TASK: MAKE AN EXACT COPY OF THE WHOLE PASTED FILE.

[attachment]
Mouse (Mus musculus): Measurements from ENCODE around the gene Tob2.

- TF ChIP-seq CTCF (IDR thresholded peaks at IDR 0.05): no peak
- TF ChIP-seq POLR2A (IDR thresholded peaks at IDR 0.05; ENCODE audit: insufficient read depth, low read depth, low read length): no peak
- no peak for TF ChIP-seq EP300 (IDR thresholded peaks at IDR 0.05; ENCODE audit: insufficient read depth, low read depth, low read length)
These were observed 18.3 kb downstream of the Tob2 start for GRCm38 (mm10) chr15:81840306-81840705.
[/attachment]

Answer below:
Mouse (Mus musculus): Measurements from ENCODE around the gene Tob2.

- TF ChIP-seq CTCF (IDR thresholded peaks at IDR 0.05): no peak
- TF ChIP-seq POLR2A (IDR thresholded peaks at IDR 0.05; ENCODE audit: insufficient read depth, low read depth, low read length): no peak
- no peak for TF ChIP-seq EP300 (IDR thresholded peaks at IDR 0.05; ENCODE audit: insufficient read depth, low read depth, low read length)
These were observed 18.3 kb downstream of the Tob2 start for GRCm38 (mm10) chr15:81840306-81840705.